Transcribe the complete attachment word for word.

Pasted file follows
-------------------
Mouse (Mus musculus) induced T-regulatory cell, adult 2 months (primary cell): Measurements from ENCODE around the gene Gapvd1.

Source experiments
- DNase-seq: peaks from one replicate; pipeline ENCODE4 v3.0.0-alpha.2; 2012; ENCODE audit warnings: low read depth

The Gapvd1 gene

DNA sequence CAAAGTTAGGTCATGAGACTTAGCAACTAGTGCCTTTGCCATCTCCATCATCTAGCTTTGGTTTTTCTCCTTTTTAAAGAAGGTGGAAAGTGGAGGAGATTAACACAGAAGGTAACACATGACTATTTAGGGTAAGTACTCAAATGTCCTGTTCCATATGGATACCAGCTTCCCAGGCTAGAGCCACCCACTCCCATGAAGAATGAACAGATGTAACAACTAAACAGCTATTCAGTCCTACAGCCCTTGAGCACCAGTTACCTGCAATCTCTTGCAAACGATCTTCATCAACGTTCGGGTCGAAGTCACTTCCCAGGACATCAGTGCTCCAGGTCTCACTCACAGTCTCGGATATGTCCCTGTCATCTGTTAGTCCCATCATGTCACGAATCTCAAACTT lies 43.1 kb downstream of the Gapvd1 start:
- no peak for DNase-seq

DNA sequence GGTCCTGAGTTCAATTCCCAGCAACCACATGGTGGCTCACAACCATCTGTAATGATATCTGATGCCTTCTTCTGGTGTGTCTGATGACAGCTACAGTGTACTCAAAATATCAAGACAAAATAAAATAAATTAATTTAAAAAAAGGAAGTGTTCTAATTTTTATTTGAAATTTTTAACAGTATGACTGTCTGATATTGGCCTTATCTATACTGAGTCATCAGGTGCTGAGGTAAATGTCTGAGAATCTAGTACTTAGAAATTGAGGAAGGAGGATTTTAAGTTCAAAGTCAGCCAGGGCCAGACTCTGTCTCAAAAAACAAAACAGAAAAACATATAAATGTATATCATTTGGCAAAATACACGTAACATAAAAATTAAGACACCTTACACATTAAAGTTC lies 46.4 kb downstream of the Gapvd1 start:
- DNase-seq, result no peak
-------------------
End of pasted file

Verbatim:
Mouse (Mus musculus) induced T-regulatory cell, adult 2 months (primary cell): Measurements from ENCODE around the gene Gapvd1.

Source experiments
- DNase-seq: peaks from one replicate; pipeline ENCODE4 v3.0.0-alpha.2; 2012; ENCODE audit warnings: low read depth

The Gapvd1 gene

DNA sequence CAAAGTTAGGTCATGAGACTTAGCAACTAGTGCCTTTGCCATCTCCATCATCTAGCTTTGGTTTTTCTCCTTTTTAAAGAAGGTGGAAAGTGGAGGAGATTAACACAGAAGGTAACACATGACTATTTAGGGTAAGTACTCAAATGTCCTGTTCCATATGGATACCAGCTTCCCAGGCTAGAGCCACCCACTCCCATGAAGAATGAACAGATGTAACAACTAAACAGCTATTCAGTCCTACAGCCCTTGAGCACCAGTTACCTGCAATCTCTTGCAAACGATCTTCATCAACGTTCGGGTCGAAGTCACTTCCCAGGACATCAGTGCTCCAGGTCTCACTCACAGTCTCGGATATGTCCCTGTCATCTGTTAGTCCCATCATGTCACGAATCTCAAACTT lies 43.1 kb downstream of the Gapvd1 start:
- no peak for DNase-seq

DNA sequence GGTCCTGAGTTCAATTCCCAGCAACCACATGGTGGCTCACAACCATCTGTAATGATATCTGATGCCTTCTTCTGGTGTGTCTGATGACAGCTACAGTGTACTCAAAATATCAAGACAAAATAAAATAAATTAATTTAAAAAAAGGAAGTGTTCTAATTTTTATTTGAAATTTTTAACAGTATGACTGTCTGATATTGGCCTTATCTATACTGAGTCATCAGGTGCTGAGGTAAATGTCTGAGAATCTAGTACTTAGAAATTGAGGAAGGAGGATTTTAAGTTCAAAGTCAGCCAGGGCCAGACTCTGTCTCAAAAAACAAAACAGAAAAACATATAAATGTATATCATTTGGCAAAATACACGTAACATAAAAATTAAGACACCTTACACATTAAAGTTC lies 46.4 kb downstream of the Gapvd1 start:
- DNase-seq, result no peak